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. Last Updated: 07/27/2016

News in Brief

Nuclear Testing Ban

MOSCOW (AP) -- The Foreign Ministry has reiterated its commitment to a ban on nuclear weapons testing amid indications that the United States wants to reduce the time it would take to resume tests in case they are needed.

"Russia consistently adheres to the policy of strengthening international agreements in the sphere of nonproliferation and dismantlement, the relevance of which, unfortunately, is growing in light of the erroneous decision by the United States to withdraw from the Anti-Ballistic Missile Treaty," Foreign Ministry spokesman Alexander Yakovenko said Wednesday in a statement.

The United States has banned underground nuclear testing since 1992 but the government of U.S. President George W. Bush, though committed to the moratorium for now, says the United States should reduce the time it will take to resume such tests. It currently would take about two or three years.

Pugachyov Appointed

MOSCOW (MT) -- Sergei Pugachyov, the chairman of Mezhprombank, has been appointed Federation Council representative for the Siberian republic of Tuva.

Pugachyov, 38, is likely to be made chairman of a new financial markets committee in the upper chamber of parliament, Vremya Novostei reported. The committee is to be created later this month.

Pugachyov, until recently a businessman shy of the spotlight, enjoys a reputation as a close ally of Putin. Media reported that Pugachyov introduced Putin to Archimandrite Tikhon Shevkunov, who later became the president's father confessor.

Apart from having a 52 percent stake in Mezhprombank, Pugachyov also owns 28 percent of the Almazy Yakutii diamond mining company, the Kremlin-linked web site reported.

Uzbekistan Talks

TASHKENT, Uzbekistan (AP) -- Uzbekistan and Russia underlined their commitment to stability in Afghanistan and the rest of Central Asia and to help humanitarian aid reach Afghanistan during two days of high-level talks that ended Thursday.

Uzbek President Islam Karimov and Russian Foreign Minister Igor Ivanov expressed their nations' hopes for a "peaceful, independent Afghanistan, free from terrorism and drugs, living in harmony with its neighbors and the international community," according to a statement by the Russian Foreign Ministry.

Tikhonov Search

MOSCOW (AP) -- An Interpol official confirmed Thursday that Russia had asked for assistance in tracking down a four-time Olympic biathlon champion accused of plotting to kill a Siberian governor.

Russia submitted a request to Interpol on Dec. 19 to establish the whereabouts of Alexander Tikhonov, who is accused of plotting to poison Aman Tuleyev, the governor of the Kemerovo region and a former presidential candidate.

Tikhonov, who was arrested in August 2000 and released a month later for health reasons, had been undergoing treatment at a clinic in Austria last year, said Igor Tsyryulnikov, a spokesman for Interpol's Russia bureau. Russian authorities don't know where Tikhonov went after he checked out.

Tsyryulnikov said the request had been forwarded to the Austrian Interpol bureau and that Tikhonov was believed to still be in that country. Tsyryulnikov said an answer was expected from Interpol headquarters by Jan. 19.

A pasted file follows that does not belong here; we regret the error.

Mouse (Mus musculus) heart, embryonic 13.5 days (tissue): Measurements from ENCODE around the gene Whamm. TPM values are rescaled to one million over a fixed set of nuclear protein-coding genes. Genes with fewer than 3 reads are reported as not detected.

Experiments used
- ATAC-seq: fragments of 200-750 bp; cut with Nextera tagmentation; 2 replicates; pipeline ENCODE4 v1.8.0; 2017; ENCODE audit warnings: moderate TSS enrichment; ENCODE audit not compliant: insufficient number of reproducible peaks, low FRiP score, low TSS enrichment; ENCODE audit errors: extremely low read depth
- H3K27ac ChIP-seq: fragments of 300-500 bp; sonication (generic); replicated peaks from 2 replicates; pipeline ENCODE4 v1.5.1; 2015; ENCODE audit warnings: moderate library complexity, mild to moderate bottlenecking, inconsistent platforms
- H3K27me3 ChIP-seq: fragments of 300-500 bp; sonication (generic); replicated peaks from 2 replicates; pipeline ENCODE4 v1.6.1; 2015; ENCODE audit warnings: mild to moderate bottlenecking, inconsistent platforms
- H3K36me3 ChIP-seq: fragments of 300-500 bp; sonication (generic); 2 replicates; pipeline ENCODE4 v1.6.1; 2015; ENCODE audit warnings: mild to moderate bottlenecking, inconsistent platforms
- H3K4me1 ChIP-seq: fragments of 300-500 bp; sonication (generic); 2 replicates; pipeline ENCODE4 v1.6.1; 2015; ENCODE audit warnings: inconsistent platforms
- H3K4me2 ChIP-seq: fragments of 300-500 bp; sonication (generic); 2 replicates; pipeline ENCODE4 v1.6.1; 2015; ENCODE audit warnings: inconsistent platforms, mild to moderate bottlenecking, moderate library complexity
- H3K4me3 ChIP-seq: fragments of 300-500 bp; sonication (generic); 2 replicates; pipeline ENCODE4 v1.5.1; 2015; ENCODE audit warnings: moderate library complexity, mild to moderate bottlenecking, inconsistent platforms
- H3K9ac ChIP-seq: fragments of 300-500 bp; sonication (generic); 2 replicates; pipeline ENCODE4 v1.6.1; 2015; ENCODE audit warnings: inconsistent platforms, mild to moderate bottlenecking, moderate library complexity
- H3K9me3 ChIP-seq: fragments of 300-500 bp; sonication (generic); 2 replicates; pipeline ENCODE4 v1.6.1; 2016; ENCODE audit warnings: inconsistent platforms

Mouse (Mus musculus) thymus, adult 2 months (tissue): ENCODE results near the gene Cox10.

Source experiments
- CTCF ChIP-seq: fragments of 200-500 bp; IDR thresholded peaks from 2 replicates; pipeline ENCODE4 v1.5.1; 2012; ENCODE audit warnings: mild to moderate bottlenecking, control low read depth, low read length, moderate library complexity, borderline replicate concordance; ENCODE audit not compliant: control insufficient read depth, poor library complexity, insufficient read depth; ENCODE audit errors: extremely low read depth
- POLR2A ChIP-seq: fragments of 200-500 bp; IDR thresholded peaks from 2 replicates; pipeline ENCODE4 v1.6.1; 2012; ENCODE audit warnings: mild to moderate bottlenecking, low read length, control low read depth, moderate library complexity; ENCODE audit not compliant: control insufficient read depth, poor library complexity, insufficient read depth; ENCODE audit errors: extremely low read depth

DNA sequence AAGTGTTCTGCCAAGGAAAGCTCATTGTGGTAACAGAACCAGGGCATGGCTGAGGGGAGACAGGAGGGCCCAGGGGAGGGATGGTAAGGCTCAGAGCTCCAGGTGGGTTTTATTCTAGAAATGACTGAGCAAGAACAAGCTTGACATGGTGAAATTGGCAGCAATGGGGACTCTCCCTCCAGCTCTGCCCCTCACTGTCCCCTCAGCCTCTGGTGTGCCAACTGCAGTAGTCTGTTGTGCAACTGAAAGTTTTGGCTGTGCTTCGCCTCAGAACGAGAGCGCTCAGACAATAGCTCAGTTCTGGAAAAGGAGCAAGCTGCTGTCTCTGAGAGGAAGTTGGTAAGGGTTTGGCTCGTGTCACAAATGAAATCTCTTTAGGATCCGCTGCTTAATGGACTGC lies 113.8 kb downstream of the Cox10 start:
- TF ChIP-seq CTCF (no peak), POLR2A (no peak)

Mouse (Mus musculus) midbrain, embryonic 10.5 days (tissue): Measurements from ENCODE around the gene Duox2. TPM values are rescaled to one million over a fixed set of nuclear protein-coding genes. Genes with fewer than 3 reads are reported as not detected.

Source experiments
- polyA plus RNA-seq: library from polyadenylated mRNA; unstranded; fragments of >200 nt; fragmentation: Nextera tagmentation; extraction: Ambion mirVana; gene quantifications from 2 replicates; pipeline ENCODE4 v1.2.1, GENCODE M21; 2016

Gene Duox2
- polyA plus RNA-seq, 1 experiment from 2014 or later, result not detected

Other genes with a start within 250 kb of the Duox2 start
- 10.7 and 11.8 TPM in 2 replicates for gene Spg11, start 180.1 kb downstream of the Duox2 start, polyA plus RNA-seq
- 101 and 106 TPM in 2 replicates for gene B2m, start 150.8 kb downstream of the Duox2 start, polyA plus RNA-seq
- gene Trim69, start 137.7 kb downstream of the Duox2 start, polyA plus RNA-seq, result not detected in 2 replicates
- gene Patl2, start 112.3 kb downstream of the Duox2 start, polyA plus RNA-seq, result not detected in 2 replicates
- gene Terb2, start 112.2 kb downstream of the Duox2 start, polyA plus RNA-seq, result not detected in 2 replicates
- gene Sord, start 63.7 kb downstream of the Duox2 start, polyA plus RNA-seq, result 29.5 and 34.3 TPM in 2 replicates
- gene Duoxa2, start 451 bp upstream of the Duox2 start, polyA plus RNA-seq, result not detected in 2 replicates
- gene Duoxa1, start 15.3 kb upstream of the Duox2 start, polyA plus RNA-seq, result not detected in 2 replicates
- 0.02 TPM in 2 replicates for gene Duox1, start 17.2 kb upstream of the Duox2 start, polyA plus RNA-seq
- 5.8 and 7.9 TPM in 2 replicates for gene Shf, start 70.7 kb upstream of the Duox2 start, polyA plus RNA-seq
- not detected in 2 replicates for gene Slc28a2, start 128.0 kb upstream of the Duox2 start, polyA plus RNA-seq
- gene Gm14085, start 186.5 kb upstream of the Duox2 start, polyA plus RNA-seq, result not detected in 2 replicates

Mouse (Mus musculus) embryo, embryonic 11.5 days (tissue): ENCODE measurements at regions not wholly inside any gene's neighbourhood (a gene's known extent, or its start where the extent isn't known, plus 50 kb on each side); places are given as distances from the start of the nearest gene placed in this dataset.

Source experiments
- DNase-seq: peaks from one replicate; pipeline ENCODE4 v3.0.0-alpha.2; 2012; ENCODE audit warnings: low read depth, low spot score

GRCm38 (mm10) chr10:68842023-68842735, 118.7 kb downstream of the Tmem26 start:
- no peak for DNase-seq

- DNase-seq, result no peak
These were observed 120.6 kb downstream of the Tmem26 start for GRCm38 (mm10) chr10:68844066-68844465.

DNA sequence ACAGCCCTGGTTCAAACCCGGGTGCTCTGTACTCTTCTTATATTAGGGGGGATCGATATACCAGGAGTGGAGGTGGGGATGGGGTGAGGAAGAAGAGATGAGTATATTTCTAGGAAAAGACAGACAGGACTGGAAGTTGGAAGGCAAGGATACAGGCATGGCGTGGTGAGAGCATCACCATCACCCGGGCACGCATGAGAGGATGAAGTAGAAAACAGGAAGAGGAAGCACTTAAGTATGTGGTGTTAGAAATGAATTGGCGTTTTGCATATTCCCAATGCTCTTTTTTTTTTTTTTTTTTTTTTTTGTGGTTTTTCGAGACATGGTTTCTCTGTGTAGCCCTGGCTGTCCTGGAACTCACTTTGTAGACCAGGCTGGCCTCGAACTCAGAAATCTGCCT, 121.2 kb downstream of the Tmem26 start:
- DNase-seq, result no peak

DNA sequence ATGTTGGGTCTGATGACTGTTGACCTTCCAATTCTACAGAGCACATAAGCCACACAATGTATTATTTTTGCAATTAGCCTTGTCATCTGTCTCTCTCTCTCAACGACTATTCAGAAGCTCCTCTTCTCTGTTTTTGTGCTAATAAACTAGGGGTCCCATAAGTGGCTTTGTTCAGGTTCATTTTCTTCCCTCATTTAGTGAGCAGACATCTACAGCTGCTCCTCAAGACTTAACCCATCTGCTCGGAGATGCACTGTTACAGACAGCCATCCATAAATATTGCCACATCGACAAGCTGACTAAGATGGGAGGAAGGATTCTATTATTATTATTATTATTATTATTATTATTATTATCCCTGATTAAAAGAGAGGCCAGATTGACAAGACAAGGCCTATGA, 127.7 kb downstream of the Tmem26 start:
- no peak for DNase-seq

Powell Spills Beans

MOSCOW (MT) -- President Vladimir Putin helped arrange the U.S. announcement that it would withdraw from the 1972 Anti-Ballistic Missile Treaty, U.S. Secretary of State Colin Powell said.

"I notified Foreign Minister [Igor] Ivanov," Powell said in an interview with The Washington Times published Wednesday. "He and I talked about it for two days. The [U.S.] President [George W. Bush] then called President Putin, and President Putin and I arranged the manner in which we would make all of these announcements."

Powell and Ivanov met in Bucharest on Dec. 4. Bush called Putin on Dec. 7.

On Dec. 13, Bush served formal notice that the United States was withdrawing from the treaty -- a move effective in six months.

Putin responded in an address on RTR television: "This step was not a surprise for us," he said. "However, we consider it a mistake."

Tajik Earthquake

DUSHANBE, Tajikistan (AP) -- Rescuers searched through rubble Thursday for possible victims of an earthquake that struck early Wednesday northeast of the Tajik capital, killing at least three people.

A more complete assessment of the damage in the town of Rogun, 100 kilometers northeast of Dushanbe, was expected to be completed by Thursday evening, said Abdurakhmon Radzhabov, first deputy in the Emergency Situations Ministry.

More than 580 people have been rendered homeless by the earthquake, which had a magnitude of 6 to 7 at its epicenter.

Stolen Cars Reappear

BRUSSELS, Belgium (Reuters) -- Several cars stolen in Belgium 10 years ago have resurfaced in Russia.

Police in Mechelen, north of Brussels, said they received a fax from Interpol Moscow in late December saying the cars -- two Soviet-era Ladas and a Mercedes stolen in Brussels in early 1992 -- were now safe in a Moscow depot.

The owners were immediately informed but reacted unenthusiastically as their losses had been compensated by insurance long ago, police said.

Putin to Visit France

MOSCOW (AP) -- President Vladimir Putin will visit France and Poland next week, the presidential press service reported Thursday.

On invitation from French President Jacques Chirac, Putin will travel to Paris on Jan. 15. He will then travel to Poland Jan. 16-17, the service said in a statement.